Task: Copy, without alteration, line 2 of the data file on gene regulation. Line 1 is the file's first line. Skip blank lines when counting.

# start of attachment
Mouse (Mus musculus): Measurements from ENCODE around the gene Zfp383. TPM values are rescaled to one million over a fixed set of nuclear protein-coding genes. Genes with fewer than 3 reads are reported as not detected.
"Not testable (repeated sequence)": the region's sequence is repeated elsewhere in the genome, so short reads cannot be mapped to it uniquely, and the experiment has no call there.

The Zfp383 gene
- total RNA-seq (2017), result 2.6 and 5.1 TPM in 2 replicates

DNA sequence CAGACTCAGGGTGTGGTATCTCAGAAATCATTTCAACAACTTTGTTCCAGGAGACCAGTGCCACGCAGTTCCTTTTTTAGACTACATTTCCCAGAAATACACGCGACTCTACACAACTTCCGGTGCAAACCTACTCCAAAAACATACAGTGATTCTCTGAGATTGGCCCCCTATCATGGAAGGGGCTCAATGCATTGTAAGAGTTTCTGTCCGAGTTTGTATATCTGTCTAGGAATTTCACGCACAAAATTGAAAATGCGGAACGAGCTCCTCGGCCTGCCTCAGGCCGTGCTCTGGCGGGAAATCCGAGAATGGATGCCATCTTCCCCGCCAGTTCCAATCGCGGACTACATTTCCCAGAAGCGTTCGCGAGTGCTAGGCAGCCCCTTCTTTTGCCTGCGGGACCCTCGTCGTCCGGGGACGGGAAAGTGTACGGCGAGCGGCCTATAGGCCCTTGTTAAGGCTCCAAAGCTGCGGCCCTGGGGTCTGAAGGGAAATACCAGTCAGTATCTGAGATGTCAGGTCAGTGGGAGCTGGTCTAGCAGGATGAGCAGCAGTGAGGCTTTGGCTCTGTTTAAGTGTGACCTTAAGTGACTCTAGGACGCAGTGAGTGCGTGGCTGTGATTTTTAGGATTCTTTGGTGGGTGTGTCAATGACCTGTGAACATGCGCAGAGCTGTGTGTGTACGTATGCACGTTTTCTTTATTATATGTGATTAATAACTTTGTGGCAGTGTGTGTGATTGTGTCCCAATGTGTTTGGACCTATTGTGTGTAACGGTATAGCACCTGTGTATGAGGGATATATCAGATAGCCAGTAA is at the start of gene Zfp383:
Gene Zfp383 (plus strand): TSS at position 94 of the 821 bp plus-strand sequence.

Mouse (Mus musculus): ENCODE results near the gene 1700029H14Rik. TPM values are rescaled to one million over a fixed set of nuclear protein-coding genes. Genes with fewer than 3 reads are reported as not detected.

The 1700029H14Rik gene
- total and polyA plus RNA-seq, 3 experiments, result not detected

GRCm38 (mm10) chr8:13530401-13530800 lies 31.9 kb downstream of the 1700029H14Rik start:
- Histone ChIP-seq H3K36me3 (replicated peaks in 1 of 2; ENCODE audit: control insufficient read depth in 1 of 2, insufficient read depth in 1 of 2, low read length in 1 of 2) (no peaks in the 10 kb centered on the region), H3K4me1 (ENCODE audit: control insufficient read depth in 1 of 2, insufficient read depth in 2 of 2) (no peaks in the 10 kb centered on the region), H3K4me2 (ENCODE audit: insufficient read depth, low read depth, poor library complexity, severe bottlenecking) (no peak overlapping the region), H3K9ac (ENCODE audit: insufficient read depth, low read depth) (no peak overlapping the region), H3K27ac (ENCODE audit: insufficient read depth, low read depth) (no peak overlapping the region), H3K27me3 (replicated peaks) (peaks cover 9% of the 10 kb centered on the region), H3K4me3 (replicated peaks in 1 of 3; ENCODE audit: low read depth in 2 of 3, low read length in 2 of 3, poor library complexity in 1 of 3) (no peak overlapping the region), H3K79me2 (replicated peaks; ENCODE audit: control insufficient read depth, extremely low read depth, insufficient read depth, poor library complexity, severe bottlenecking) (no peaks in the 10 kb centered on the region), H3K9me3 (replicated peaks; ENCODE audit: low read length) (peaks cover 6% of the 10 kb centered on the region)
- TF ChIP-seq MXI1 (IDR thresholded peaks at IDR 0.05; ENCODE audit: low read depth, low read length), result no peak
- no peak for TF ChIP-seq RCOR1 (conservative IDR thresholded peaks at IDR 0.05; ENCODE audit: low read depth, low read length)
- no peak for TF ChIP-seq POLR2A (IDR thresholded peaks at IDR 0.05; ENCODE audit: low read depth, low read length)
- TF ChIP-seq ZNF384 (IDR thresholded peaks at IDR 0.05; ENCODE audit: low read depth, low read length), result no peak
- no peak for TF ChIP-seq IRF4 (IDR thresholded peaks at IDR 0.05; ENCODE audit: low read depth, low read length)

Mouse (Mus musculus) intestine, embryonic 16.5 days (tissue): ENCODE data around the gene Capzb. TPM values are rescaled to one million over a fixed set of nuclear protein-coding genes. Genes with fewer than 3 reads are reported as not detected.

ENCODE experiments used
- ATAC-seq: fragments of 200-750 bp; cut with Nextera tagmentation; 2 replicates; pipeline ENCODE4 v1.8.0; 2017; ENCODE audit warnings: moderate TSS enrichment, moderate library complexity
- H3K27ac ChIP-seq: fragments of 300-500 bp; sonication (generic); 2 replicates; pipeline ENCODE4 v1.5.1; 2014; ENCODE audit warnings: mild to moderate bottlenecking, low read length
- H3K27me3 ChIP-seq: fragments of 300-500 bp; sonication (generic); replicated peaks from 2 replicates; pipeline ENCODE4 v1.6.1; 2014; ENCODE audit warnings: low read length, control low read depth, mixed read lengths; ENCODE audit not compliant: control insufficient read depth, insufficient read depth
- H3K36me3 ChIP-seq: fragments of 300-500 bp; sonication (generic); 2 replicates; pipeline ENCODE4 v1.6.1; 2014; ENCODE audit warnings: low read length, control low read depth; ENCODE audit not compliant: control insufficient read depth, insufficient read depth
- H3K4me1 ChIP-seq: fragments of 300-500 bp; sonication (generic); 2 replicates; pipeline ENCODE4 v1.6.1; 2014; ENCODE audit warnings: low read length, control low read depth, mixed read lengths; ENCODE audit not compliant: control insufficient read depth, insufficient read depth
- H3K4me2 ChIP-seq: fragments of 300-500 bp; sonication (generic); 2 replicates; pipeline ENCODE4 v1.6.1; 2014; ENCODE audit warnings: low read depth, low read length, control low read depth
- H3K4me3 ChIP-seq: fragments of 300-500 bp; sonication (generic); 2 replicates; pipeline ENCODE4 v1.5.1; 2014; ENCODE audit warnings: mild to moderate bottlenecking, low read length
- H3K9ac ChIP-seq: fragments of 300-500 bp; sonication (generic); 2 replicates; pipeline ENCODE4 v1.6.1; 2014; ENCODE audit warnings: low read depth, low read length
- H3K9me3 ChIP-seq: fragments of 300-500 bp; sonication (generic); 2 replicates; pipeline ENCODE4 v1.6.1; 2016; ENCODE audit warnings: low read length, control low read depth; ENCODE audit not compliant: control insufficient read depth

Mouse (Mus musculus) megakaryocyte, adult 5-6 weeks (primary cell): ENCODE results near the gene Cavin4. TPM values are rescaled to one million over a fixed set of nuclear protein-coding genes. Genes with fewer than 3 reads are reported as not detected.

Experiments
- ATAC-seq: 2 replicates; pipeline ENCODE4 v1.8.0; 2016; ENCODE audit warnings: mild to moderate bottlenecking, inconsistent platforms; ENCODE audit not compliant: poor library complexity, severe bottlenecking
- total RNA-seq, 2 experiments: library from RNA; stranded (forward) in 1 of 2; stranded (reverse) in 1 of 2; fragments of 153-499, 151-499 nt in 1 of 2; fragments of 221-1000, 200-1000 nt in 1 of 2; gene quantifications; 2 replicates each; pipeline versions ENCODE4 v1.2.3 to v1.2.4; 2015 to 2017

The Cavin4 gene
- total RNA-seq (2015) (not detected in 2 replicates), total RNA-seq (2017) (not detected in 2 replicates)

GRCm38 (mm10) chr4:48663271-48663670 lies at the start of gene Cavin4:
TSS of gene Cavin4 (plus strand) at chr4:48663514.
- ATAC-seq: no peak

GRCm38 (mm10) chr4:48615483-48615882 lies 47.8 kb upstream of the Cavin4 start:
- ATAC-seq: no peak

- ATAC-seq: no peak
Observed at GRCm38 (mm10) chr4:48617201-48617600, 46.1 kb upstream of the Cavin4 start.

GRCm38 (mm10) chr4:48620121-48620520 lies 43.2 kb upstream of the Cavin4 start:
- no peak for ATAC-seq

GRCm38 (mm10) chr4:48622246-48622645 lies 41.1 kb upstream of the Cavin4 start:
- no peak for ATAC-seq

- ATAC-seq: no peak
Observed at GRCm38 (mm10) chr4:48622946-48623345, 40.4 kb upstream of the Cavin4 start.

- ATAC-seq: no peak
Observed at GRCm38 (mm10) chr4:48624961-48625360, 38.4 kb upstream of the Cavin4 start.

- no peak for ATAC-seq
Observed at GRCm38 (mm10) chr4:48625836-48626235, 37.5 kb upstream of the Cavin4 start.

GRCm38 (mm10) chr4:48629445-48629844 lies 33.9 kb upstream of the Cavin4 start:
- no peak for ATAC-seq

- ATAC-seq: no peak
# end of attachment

"Not testable (repeated sequence)": the region's sequence is repeated elsewhere in the genome, so short reads cannot be mapped to it uniquely, and the experiment has no call there.